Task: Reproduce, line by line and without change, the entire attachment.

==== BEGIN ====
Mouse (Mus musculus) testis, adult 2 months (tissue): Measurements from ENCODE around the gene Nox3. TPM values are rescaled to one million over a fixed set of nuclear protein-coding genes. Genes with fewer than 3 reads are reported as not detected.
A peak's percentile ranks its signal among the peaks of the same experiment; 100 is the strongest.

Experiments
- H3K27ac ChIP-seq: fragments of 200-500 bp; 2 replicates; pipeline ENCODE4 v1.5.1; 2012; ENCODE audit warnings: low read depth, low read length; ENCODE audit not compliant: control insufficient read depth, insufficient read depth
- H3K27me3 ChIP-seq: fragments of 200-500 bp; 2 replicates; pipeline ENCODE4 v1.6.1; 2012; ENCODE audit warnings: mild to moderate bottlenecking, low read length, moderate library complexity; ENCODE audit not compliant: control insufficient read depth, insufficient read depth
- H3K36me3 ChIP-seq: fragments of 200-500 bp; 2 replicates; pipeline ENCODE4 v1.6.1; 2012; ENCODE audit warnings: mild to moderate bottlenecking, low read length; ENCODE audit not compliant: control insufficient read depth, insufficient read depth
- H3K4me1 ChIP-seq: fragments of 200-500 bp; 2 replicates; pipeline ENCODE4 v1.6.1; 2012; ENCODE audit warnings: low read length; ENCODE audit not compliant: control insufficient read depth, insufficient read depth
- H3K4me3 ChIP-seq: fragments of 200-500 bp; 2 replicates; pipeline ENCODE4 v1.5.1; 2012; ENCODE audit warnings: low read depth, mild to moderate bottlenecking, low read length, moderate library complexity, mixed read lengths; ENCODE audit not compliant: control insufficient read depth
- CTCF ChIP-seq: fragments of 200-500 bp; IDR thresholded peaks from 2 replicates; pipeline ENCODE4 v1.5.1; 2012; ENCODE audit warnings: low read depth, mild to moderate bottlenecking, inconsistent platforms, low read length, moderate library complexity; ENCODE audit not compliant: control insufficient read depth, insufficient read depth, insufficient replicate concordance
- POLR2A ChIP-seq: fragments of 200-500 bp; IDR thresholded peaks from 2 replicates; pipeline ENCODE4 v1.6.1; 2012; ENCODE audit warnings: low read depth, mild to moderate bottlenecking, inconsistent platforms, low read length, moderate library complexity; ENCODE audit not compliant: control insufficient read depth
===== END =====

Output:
Mouse (Mus musculus) testis, adult 2 months (tissue): Measurements from ENCODE around the gene Nox3. TPM values are rescaled to one million over a fixed set of nuclear protein-coding genes. Genes with fewer than 3 reads are reported as not detected.
A peak's percentile ranks its signal among the peaks of the same experiment; 100 is the strongest.

Experiments
- H3K27ac ChIP-seq: fragments of 200-500 bp; 2 replicates; pipeline ENCODE4 v1.5.1; 2012; ENCODE audit warnings: low read depth, low read length; ENCODE audit not compliant: control insufficient read depth, insufficient read depth
- H3K27me3 ChIP-seq: fragments of 200-500 bp; 2 replicates; pipeline ENCODE4 v1.6.1; 2012; ENCODE audit warnings: mild to moderate bottlenecking, low read length, moderate library complexity; ENCODE audit not compliant: control insufficient read depth, insufficient read depth
- H3K36me3 ChIP-seq: fragments of 200-500 bp; 2 replicates; pipeline ENCODE4 v1.6.1; 2012; ENCODE audit warnings: mild to moderate bottlenecking, low read length; ENCODE audit not compliant: control insufficient read depth, insufficient read depth
- H3K4me1 ChIP-seq: fragments of 200-500 bp; 2 replicates; pipeline ENCODE4 v1.6.1; 2012; ENCODE audit warnings: low read length; ENCODE audit not compliant: control insufficient read depth, insufficient read depth
- H3K4me3 ChIP-seq: fragments of 200-500 bp; 2 replicates; pipeline ENCODE4 v1.5.1; 2012; ENCODE audit warnings: low read depth, mild to moderate bottlenecking, low read length, moderate library complexity, mixed read lengths; ENCODE audit not compliant: control insufficient read depth
- CTCF ChIP-seq: fragments of 200-500 bp; IDR thresholded peaks from 2 replicates; pipeline ENCODE4 v1.5.1; 2012; ENCODE audit warnings: low read depth, mild to moderate bottlenecking, inconsistent platforms, low read length, moderate library complexity; ENCODE audit not compliant: control insufficient read depth, insufficient read depth, insufficient replicate concordance
- POLR2A ChIP-seq: fragments of 200-500 bp; IDR thresholded peaks from 2 replicates; pipeline ENCODE4 v1.6.1; 2012; ENCODE audit warnings: low read depth, mild to moderate bottlenecking, inconsistent platforms, low read length, moderate library complexity; ENCODE audit not compliant: control insufficient read depth